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EDIT: Added that I want to extract not only the variables from a specific set, but also functions involving variables from a specific set.

Given the set

S = [s1, s2, s3]

and some vector of values

x = {1, 2, 4, s1, y, f1[s1], f2[s2]}

I want to pick out all values in x that belong to the set S, and also all functions involving arguments with from the set S. Maybe some approach like

Smash[x_] := Cases[{x}, _, {0, Infinity}] (*Eq. Smash[f1[s1]] = {f1[s1],s1})
Select[x, IntersectingQ[Smash[#], S] ]

But it really doesn't work. I guess it's an issue regarding the syntax mainly, I don't really know what do with #. How can I solve this? Any answers explaining the syntax issue or giving alternative solutions will be greatly appreciated.

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2  
(i) you should change square brackets in assignment of S (ii) avoid capital letters to avoid conflicts with MMA built-ins (iii)why not use Intersection[S,x].(iv) to make you own code work just put an & at the end of your criterion – ubpdqn Feb 27 at 11:57
    
Welcome to Mathematica.StackExchange Martin. I attempted to address your needs in an answer below. Nevertheless this question will probably be closed as "easily found in the documentation." I know the documentation can be opaque at times. Consider possibly also making use of these resources: mathprogramming-intro.org and (18393) as well as the links in the Introduction section of (18). – Mr.Wizard Feb 27 at 12:00
    
ubpdqn: Thy! Just tried Select[x, IntersectingQ[Smash[#], S] &] but it gives me Tag Slot in #1 is Protected. – Martin Feb 27 at 12:57

What I think you want:

S = {s1, s2, s3};

x = {1, 2, 4, s1, y};

Intersection[x, S]

Outputs: {s1}

As for # see http://reference.wolfram.com/language/tutorial/PureFunctions.html


For your edited question:

set = {s1, s2, s3};
x = {1, 2, 4, s1, y, f1[s1], f2[s2]}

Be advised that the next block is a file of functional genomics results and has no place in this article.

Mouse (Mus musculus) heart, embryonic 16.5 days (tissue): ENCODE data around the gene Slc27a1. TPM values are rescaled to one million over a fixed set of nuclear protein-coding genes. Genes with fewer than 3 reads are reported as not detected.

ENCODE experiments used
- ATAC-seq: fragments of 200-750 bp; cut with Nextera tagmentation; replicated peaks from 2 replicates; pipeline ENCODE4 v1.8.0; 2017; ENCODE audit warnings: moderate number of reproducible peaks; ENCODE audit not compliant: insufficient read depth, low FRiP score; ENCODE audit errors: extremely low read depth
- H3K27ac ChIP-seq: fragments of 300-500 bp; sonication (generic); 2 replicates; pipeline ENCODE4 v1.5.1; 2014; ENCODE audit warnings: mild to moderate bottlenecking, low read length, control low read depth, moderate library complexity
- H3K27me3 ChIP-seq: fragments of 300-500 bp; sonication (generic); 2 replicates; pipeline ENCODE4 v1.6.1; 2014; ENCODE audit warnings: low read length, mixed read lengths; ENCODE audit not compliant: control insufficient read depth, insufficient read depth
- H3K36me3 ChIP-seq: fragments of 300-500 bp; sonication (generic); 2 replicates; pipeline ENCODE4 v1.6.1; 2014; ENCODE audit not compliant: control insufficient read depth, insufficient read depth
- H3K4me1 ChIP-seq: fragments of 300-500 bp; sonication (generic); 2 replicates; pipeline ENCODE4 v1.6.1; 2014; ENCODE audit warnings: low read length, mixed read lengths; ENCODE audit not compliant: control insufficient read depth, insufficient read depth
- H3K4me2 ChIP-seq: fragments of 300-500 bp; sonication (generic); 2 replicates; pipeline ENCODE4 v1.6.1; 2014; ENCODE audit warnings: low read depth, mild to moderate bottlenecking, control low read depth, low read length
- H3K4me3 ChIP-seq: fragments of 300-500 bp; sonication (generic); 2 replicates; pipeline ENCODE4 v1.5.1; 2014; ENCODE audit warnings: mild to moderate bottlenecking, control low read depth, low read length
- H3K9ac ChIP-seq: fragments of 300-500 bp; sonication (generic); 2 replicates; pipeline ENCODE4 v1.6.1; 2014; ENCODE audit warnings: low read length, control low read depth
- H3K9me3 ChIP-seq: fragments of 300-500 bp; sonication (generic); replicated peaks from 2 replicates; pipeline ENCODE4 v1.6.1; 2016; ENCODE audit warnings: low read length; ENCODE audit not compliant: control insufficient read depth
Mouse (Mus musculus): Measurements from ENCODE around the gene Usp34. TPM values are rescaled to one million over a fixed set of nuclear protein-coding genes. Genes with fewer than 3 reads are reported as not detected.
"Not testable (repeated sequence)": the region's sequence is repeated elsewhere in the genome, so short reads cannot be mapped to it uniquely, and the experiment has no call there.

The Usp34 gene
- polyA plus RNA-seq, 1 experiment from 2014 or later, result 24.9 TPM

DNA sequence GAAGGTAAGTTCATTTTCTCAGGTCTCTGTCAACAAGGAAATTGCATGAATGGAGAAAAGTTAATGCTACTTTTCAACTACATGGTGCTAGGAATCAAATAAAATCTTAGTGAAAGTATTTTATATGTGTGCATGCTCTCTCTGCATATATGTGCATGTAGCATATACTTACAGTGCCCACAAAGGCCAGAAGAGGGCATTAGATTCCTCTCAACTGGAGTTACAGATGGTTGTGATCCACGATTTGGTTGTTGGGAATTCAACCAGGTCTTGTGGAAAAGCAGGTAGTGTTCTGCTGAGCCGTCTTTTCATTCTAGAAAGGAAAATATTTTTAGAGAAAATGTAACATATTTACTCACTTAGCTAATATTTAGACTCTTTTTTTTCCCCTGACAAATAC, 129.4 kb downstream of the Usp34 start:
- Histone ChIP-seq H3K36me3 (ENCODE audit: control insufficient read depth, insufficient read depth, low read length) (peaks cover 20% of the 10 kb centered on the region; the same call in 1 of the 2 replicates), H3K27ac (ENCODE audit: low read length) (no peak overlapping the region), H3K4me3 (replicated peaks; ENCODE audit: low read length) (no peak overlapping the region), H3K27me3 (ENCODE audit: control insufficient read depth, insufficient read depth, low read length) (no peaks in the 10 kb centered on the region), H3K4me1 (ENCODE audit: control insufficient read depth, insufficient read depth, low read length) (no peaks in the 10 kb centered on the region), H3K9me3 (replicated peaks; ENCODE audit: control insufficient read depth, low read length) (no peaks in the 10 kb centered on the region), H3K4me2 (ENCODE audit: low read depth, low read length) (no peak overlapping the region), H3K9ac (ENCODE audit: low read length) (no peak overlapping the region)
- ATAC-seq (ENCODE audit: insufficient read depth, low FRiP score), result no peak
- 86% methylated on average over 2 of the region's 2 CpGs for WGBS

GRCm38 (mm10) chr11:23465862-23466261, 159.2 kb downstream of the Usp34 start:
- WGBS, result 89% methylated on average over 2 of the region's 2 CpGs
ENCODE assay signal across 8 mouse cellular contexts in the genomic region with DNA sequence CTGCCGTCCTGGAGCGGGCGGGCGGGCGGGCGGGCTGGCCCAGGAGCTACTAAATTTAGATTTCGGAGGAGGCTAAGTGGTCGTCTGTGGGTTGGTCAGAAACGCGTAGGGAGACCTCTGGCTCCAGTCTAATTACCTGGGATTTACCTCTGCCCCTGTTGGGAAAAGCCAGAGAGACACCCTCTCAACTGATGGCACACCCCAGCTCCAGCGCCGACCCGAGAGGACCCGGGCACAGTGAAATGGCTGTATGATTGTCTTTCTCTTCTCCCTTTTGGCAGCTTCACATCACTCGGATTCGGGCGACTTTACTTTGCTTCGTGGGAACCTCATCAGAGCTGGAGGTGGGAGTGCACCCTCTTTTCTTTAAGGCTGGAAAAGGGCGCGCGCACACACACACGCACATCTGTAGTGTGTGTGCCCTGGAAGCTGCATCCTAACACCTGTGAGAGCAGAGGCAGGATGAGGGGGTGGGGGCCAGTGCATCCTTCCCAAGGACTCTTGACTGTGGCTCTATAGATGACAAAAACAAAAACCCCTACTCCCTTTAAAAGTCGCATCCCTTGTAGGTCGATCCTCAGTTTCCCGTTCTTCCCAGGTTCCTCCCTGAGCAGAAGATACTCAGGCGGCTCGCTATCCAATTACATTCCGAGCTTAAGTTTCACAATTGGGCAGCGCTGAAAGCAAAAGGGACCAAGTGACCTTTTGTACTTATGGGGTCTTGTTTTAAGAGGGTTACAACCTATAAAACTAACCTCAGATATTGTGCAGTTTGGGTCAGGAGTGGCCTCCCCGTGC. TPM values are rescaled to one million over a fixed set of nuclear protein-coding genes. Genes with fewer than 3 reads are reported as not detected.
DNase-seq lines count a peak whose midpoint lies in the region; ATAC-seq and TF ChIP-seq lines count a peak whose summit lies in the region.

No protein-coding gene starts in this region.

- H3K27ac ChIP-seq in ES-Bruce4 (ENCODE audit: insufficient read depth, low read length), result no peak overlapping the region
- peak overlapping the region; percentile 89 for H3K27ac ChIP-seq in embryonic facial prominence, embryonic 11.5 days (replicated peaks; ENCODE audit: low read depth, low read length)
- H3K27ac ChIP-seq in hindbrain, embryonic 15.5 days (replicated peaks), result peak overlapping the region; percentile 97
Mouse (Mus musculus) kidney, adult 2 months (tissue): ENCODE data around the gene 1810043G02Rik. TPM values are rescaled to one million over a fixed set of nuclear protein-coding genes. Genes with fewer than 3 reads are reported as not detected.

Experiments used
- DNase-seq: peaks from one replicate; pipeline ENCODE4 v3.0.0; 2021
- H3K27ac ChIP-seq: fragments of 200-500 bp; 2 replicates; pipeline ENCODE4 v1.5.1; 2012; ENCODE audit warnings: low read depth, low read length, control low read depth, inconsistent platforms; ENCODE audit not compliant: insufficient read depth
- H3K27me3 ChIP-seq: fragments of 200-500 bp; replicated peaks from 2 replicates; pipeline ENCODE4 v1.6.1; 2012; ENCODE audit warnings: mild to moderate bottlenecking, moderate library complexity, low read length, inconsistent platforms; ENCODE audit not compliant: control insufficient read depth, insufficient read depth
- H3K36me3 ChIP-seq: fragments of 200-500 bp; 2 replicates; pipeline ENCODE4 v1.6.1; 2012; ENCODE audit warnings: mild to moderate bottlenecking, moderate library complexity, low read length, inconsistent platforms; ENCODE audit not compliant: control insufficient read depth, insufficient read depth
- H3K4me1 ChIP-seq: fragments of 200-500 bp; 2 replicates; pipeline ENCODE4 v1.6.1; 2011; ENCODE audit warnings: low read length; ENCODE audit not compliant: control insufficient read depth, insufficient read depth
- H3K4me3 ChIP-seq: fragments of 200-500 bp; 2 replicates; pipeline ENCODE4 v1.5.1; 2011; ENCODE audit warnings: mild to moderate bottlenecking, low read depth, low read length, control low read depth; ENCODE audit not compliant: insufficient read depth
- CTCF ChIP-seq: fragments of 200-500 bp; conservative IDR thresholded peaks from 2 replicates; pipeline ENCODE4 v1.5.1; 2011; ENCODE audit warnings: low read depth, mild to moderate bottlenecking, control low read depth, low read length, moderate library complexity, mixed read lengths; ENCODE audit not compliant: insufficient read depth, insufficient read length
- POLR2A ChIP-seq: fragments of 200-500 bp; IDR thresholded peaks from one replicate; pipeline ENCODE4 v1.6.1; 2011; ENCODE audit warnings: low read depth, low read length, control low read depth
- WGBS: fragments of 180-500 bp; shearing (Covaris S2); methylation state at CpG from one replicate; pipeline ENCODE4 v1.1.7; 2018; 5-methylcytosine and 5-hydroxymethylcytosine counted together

p = Alternatives @@ set;

Cases[x, p | _[p]]
{s1, f1[s1], f2[s2]}

Reference Alternatives.


Addressing your most recent comment I think you want:

set = {s1, s2, s3};
x = {1, 2, f1[s1 + s2] , f2[f1[s1] + s3], 4, f3[s1 + q], s1, y, f1[s1], f2[s2]}

p = Alternatives @@ set;

Select[x, Not@*FreeQ[p]]
{f1[s1 + s2], f2[s3 + f1[s1]], f3[q + s1], s1, f1[s1], f2[s2]}

Reference FreeQ and Composition.

If however you wish to exclude f3[q + s1] because of q you will need to look at the leaves of the expression, but not heads:

Select[x, FreeQ[#, Except[p], {-1}, Heads -> False] &]
{f1[s1 + s2], f2[s3 + f1[s1]], s1, f1[s1], f2[s2]}

Reference: Levels: how do they work?

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did you think my comment was terse or discourteous? I did not mean it that way. – ubpdqn Feb 27 at 12:24
    
@ubpdqn Are you asking me that because I also posted a comment? I was writing it before yours appeared. I see no problem with your comment. In fact you mentioned that user symbols starting with Capital Letters is a bad idea, which is something I forgot. – Mr.Wizard Feb 27 at 12:52
    
No it was a great answer! However, I just realised that the question is a bit more extensive than I first thought. I updated the original post. – Martin Feb 27 at 12:53
    
@Mr.Wizard I think I felt guilty for not sating welcome or putting a format welcome message. I just thought it could be resolved quickly. – ubpdqn Feb 27 at 12:54
    
Neat, really neat! Tried to upvote your answer but I don't have reputation enough to do it. Thank you! – Martin Feb 27 at 13:08

It is not completely clear to me what form the output is intended to take. Recommend that you always give examples of both inputs and corresponding outputs.

S = {s1, s2, s3};

x = {1, 2, 4, s1, y, f1[s1], f2[s2], f1[s1 + s2], f2[f1[s1] + s3]};

DeleteCases[x, _?(FreeQ[#, Alternatives @@ S] &)]

(*  {s1, f1[s1], f2[s2], f1[s1 + s2], f2[s3 + f1[s1]]}  *)
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